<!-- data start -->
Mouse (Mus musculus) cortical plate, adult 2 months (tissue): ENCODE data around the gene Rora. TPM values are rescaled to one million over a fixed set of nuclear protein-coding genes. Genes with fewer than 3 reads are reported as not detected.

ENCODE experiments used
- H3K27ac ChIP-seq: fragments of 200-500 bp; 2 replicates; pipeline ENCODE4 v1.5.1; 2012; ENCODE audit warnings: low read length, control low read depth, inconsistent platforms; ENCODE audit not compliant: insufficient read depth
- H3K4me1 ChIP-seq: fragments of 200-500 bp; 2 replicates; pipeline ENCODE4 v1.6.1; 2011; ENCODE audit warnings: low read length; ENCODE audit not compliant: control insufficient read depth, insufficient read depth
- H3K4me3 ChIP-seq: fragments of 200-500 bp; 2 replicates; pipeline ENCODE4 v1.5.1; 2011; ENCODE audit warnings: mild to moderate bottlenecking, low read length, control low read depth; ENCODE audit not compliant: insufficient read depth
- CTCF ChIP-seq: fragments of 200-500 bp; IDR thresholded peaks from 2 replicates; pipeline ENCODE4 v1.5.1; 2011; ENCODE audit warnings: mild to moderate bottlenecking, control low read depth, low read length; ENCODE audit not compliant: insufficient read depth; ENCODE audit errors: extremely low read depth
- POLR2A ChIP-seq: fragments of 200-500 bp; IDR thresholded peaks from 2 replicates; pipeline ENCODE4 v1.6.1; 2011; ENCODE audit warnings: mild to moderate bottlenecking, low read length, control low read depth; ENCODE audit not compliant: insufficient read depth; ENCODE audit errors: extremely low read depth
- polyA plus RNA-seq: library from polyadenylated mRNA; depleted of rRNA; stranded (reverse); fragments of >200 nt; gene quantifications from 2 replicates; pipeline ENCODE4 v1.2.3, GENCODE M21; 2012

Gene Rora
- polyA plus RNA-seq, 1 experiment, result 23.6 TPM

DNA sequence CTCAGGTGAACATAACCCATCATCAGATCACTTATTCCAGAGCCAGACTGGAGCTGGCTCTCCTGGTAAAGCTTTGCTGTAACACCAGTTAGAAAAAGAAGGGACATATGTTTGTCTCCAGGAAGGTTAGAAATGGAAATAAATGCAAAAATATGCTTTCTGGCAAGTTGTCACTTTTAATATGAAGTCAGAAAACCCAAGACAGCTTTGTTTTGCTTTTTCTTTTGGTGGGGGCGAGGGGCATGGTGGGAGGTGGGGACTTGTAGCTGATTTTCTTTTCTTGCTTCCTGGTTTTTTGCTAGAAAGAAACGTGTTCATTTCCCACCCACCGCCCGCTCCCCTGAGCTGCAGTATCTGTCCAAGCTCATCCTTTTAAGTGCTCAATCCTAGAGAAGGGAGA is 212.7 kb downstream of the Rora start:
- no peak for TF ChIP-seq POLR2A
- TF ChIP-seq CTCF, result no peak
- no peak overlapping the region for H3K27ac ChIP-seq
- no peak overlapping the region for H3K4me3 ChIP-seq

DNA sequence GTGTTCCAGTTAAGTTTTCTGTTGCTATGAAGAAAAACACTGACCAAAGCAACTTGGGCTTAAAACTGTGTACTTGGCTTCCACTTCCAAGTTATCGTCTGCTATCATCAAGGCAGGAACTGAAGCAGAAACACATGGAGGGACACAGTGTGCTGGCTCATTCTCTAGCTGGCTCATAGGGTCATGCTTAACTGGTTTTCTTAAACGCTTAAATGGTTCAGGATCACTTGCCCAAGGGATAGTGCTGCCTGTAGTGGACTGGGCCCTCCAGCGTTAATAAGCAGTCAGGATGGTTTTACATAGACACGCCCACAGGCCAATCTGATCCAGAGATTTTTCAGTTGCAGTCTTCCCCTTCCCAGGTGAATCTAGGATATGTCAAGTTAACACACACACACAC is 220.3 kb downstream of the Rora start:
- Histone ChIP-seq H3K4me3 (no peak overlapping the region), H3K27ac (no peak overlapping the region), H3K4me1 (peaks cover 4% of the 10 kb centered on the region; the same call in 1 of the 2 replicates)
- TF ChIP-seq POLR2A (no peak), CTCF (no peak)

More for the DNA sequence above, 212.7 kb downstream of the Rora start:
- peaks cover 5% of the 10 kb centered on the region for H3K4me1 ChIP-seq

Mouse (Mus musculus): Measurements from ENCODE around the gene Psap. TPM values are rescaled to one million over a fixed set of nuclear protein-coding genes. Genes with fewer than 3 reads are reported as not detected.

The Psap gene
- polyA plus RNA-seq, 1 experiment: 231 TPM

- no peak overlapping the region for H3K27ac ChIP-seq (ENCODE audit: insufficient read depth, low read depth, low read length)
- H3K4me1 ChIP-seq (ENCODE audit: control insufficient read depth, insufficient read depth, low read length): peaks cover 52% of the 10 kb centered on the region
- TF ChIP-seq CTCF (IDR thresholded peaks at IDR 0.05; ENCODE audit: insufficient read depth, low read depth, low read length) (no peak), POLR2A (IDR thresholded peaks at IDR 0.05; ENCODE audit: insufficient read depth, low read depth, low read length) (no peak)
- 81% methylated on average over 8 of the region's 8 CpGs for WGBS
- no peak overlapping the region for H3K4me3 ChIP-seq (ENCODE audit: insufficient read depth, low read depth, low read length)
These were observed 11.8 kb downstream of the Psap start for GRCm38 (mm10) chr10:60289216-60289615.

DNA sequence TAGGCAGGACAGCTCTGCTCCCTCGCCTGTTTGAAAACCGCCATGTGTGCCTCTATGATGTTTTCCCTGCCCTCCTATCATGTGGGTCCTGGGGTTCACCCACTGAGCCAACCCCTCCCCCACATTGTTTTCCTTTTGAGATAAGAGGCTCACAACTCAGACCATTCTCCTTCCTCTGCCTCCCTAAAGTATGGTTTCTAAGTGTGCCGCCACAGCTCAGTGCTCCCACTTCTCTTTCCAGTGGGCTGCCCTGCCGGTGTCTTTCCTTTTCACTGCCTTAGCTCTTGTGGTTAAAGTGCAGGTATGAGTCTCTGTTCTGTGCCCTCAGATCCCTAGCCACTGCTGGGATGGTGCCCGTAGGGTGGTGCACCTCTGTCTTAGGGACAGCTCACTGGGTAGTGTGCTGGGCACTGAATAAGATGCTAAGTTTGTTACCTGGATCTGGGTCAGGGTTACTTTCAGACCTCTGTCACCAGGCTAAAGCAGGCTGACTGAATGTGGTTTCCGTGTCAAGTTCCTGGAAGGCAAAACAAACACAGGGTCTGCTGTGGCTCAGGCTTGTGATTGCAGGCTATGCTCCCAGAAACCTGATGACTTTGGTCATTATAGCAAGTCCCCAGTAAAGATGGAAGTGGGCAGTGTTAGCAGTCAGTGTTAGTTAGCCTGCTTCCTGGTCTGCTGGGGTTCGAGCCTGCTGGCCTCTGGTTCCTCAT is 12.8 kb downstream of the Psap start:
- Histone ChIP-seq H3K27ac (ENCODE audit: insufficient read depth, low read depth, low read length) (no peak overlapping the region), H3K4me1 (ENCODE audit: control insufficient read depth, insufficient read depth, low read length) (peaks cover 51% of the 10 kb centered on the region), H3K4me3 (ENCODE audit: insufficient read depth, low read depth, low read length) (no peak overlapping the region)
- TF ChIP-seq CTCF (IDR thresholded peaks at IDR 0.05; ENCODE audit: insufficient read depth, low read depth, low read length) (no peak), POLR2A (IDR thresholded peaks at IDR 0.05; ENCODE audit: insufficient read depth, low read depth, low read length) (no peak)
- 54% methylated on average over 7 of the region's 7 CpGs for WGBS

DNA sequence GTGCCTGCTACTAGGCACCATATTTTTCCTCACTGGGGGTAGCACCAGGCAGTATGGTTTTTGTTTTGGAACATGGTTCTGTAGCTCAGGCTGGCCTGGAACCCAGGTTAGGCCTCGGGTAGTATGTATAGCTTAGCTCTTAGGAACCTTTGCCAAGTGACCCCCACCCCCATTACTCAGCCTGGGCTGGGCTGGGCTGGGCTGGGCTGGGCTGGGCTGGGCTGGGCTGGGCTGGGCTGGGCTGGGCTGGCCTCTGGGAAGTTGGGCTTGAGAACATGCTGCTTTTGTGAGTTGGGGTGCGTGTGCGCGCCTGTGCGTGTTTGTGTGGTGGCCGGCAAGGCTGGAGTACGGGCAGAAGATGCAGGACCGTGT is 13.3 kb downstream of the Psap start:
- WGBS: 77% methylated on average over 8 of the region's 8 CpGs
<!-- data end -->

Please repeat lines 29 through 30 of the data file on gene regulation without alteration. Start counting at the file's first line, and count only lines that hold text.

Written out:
These were observed 11.8 kb downstream of the Psap start for GRCm38 (mm10) chr10:60289216-60289615.

DNA sequence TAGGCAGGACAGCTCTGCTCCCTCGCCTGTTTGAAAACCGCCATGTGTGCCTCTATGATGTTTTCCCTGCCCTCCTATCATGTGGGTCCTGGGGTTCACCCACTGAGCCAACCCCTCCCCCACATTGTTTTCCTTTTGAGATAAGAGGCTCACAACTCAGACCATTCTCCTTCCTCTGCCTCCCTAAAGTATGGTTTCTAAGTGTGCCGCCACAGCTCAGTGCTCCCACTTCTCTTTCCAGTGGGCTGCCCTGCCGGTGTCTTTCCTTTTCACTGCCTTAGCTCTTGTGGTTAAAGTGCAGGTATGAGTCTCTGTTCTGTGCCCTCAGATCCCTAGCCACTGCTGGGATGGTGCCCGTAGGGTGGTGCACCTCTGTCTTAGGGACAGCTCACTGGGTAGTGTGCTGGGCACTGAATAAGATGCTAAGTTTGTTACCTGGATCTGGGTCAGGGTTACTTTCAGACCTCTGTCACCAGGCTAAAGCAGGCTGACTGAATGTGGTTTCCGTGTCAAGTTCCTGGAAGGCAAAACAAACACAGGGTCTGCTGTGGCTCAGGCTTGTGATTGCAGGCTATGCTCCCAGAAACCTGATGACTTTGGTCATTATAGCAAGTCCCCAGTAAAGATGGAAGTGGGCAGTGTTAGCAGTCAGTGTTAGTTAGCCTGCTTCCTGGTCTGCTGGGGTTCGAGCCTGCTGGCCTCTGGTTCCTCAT is 12.8 kb downstream of the Psap start: